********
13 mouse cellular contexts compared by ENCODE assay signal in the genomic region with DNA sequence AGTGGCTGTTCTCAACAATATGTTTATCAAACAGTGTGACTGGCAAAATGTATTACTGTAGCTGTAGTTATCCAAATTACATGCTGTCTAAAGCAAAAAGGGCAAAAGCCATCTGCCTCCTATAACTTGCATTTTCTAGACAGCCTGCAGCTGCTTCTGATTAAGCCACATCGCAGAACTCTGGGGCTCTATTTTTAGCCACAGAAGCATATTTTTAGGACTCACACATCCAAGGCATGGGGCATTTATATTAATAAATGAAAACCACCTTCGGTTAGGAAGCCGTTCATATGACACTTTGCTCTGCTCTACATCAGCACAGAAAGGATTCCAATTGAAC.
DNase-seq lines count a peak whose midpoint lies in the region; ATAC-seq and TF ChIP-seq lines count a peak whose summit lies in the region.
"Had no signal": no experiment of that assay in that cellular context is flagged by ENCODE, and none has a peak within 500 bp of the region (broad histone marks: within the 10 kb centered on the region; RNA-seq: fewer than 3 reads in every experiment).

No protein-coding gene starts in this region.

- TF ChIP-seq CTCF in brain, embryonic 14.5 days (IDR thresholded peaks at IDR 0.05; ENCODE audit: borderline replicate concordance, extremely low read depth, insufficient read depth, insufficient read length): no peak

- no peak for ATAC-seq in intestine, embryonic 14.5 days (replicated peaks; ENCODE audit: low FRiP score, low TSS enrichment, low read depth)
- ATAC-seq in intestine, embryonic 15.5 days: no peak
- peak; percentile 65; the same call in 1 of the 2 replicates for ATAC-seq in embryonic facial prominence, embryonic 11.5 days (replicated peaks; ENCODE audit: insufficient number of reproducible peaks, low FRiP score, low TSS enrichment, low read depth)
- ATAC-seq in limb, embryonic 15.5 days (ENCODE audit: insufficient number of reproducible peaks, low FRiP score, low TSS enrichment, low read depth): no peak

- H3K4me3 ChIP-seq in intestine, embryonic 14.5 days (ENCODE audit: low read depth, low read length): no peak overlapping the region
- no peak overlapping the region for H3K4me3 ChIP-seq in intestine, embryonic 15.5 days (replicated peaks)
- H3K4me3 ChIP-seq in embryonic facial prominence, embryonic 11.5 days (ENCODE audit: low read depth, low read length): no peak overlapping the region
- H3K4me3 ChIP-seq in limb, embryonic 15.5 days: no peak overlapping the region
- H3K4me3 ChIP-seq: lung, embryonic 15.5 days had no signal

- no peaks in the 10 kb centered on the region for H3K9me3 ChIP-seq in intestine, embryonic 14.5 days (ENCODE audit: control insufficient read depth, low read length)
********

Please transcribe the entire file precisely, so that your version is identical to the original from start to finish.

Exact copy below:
13 mouse cellular contexts compared by ENCODE assay signal in the genomic region with DNA sequence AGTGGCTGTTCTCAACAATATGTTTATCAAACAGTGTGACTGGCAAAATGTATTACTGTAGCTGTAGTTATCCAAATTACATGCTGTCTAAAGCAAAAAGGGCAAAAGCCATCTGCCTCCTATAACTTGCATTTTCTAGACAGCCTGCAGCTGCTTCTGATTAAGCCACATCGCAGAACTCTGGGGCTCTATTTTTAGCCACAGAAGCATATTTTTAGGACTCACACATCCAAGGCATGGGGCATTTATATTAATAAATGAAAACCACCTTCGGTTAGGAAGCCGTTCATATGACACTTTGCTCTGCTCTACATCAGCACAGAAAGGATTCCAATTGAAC.
DNase-seq lines count a peak whose midpoint lies in the region; ATAC-seq and TF ChIP-seq lines count a peak whose summit lies in the region.
"Had no signal": no experiment of that assay in that cellular context is flagged by ENCODE, and none has a peak within 500 bp of the region (broad histone marks: within the 10 kb centered on the region; RNA-seq: fewer than 3 reads in every experiment).

No protein-coding gene starts in this region.

- TF ChIP-seq CTCF in brain, embryonic 14.5 days (IDR thresholded peaks at IDR 0.05; ENCODE audit: borderline replicate concordance, extremely low read depth, insufficient read depth, insufficient read length): no peak

- no peak for ATAC-seq in intestine, embryonic 14.5 days (replicated peaks; ENCODE audit: low FRiP score, low TSS enrichment, low read depth)
- ATAC-seq in intestine, embryonic 15.5 days: no peak
- peak; percentile 65; the same call in 1 of the 2 replicates for ATAC-seq in embryonic facial prominence, embryonic 11.5 days (replicated peaks; ENCODE audit: insufficient number of reproducible peaks, low FRiP score, low TSS enrichment, low read depth)
- ATAC-seq in limb, embryonic 15.5 days (ENCODE audit: insufficient number of reproducible peaks, low FRiP score, low TSS enrichment, low read depth): no peak

- H3K4me3 ChIP-seq in intestine, embryonic 14.5 days (ENCODE audit: low read depth, low read length): no peak overlapping the region
- no peak overlapping the region for H3K4me3 ChIP-seq in intestine, embryonic 15.5 days (replicated peaks)
- H3K4me3 ChIP-seq in embryonic facial prominence, embryonic 11.5 days (ENCODE audit: low read depth, low read length): no peak overlapping the region
- H3K4me3 ChIP-seq in limb, embryonic 15.5 days: no peak overlapping the region
- H3K4me3 ChIP-seq: lung, embryonic 15.5 days had no signal

- no peaks in the 10 kb centered on the region for H3K9me3 ChIP-seq in intestine, embryonic 14.5 days (ENCODE audit: control insufficient read depth, low read length)